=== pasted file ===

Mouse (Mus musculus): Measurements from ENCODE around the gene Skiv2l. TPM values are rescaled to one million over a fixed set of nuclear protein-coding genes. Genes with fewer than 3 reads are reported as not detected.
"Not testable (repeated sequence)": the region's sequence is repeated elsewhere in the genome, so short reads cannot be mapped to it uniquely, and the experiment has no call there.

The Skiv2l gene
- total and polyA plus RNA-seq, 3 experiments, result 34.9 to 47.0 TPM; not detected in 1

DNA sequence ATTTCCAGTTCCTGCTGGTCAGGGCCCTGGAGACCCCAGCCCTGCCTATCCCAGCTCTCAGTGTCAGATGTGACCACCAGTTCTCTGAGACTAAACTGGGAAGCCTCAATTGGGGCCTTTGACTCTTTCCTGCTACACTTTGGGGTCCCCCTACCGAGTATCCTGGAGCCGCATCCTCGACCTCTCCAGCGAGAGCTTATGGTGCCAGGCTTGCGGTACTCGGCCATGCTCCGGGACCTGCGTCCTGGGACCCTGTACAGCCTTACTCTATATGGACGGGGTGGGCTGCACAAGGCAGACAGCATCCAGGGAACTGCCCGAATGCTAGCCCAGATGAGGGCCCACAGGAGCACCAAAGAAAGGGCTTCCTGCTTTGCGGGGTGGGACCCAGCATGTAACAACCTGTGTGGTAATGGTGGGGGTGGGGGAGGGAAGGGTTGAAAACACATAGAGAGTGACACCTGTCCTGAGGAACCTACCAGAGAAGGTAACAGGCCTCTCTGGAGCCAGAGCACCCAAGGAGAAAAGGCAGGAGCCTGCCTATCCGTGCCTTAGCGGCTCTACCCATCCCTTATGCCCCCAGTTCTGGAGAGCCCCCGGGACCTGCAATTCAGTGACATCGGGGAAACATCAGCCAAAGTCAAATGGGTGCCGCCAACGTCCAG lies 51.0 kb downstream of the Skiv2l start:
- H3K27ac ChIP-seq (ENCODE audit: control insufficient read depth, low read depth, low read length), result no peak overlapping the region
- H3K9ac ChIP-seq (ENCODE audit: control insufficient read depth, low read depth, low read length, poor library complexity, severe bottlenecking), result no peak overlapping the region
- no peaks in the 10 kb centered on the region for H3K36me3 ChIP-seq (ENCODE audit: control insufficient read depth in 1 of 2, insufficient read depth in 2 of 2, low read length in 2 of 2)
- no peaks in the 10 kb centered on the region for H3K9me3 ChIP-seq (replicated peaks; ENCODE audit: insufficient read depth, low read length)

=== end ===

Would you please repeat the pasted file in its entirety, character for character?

Mouse (Mus musculus): Measurements from ENCODE around the gene Skiv2l. TPM values are rescaled to one million over a fixed set of nuclear protein-coding genes. Genes with fewer than 3 reads are reported as not detected.
"Not testable (repeated sequence)": the region's sequence is repeated elsewhere in the genome, so short reads cannot be mapped to it uniquely, and the experiment has no call there.

The Skiv2l gene
- total and polyA plus RNA-seq, 3 experiments, result 34.9 to 47.0 TPM; not detected in 1

DNA sequence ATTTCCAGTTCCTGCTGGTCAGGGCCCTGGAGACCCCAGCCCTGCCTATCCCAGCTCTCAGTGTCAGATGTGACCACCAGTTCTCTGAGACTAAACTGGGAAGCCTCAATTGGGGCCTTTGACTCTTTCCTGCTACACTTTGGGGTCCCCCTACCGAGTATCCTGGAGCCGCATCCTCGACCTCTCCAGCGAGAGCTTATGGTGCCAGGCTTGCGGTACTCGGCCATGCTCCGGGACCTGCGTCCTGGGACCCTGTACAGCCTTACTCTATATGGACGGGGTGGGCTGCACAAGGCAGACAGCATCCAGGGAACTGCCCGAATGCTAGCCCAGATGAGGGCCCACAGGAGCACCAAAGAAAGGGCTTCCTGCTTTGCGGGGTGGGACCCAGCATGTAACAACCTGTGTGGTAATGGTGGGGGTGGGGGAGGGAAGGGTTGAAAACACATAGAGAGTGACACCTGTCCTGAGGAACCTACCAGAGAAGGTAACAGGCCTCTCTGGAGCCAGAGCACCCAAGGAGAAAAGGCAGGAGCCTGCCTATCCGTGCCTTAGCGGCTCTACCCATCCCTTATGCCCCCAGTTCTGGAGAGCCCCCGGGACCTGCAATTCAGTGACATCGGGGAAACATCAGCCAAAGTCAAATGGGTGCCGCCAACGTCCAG lies 51.0 kb downstream of the Skiv2l start:
- H3K27ac ChIP-seq (ENCODE audit: control insufficient read depth, low read depth, low read length), result no peak overlapping the region
- H3K9ac ChIP-seq (ENCODE audit: control insufficient read depth, low read depth, low read length, poor library complexity, severe bottlenecking), result no peak overlapping the region
- no peaks in the 10 kb centered on the region for H3K36me3 ChIP-seq (ENCODE audit: control insufficient read depth in 1 of 2, insufficient read depth in 2 of 2, low read length in 2 of 2)
- no peaks in the 10 kb centered on the region for H3K9me3 ChIP-seq (replicated peaks; ENCODE audit: insufficient read depth, low read length)